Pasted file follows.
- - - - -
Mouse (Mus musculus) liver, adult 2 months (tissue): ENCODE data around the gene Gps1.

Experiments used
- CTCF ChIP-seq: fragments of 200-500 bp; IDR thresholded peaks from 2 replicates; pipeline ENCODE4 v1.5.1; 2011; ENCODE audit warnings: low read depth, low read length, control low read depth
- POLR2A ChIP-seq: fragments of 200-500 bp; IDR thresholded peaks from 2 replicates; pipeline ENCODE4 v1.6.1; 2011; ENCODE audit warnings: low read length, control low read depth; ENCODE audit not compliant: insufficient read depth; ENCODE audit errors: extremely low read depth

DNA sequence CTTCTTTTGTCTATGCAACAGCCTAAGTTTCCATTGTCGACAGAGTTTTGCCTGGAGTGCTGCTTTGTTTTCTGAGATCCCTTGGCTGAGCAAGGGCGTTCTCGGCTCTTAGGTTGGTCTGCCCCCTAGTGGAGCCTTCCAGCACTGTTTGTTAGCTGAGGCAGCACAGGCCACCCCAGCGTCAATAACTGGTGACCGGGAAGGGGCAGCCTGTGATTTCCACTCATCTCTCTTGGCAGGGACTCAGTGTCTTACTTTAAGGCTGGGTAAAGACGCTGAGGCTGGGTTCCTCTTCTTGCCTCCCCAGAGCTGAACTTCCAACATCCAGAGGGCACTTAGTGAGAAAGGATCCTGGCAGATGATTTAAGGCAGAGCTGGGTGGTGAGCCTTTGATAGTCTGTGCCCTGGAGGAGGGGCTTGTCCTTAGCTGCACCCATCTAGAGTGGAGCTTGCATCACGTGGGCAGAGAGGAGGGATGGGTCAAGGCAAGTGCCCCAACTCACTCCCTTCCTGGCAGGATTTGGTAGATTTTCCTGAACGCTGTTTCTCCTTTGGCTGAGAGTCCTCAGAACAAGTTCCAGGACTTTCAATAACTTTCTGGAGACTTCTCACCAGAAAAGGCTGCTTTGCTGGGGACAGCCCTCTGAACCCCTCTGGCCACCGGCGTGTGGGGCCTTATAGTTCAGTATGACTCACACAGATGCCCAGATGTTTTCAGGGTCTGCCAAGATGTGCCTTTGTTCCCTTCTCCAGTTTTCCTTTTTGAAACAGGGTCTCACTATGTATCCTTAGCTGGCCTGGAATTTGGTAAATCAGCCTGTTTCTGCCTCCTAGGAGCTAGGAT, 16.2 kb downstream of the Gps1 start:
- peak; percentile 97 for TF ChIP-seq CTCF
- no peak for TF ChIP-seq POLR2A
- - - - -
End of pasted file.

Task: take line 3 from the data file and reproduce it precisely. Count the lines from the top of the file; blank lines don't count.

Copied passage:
- CTCF ChIP-seq: fragments of 200-500 bp; IDR thresholded peaks from 2 replicates; pipeline ENCODE4 v1.5.1; 2011; ENCODE audit warnings: low read depth, low read length, control low read depth